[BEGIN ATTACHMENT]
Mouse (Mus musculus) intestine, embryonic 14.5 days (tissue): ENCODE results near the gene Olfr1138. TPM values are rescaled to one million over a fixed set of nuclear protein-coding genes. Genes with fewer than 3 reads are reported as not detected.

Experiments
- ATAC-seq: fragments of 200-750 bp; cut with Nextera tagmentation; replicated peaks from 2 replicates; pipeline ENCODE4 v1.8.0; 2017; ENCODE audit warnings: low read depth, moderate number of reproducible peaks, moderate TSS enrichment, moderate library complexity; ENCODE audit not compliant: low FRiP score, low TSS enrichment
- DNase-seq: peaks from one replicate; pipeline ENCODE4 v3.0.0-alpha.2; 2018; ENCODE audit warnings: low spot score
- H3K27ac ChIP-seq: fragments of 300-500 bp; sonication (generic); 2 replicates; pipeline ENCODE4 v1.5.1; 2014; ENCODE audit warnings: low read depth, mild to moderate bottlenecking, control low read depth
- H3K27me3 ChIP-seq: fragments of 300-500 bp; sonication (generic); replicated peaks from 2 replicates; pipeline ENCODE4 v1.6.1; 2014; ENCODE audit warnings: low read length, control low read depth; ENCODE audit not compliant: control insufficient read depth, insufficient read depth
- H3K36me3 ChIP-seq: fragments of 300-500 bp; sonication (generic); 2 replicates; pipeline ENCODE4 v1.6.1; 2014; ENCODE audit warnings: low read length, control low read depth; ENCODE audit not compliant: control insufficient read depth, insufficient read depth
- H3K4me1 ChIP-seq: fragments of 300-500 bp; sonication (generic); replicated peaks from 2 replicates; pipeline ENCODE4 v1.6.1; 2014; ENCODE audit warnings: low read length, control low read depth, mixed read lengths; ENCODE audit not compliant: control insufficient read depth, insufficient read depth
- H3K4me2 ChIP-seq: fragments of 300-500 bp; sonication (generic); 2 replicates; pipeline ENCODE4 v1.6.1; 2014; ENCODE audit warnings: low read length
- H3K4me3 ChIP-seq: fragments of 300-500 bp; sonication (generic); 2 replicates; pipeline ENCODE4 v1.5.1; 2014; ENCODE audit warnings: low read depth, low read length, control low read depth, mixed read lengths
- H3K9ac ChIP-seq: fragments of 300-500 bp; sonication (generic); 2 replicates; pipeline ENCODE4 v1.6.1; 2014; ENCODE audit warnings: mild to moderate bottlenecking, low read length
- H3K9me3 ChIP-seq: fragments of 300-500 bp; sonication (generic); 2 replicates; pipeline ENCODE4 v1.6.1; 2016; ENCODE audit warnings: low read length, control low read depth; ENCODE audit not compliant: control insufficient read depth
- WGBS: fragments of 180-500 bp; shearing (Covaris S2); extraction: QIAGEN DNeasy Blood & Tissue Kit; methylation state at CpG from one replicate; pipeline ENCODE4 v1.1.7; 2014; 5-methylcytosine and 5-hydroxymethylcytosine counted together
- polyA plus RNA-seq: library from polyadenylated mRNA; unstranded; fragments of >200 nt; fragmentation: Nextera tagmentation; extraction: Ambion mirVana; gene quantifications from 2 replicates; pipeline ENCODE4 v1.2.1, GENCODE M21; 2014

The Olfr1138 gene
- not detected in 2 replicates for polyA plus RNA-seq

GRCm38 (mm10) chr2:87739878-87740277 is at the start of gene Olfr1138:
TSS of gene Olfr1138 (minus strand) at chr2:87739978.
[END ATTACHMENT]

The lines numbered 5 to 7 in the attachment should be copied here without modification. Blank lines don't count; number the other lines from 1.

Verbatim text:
- H3K27ac ChIP-seq: fragments of 300-500 bp; sonication (generic); 2 replicates; pipeline ENCODE4 v1.5.1; 2014; ENCODE audit warnings: low read depth, mild to moderate bottlenecking, control low read depth
- H3K27me3 ChIP-seq: fragments of 300-500 bp; sonication (generic); replicated peaks from 2 replicates; pipeline ENCODE4 v1.6.1; 2014; ENCODE audit warnings: low read length, control low read depth; ENCODE audit not compliant: control insufficient read depth, insufficient read depth
- H3K36me3 ChIP-seq: fragments of 300-500 bp; sonication (generic); 2 replicates; pipeline ENCODE4 v1.6.1; 2014; ENCODE audit warnings: low read length, control low read depth; ENCODE audit not compliant: control insufficient read depth, insufficient read depth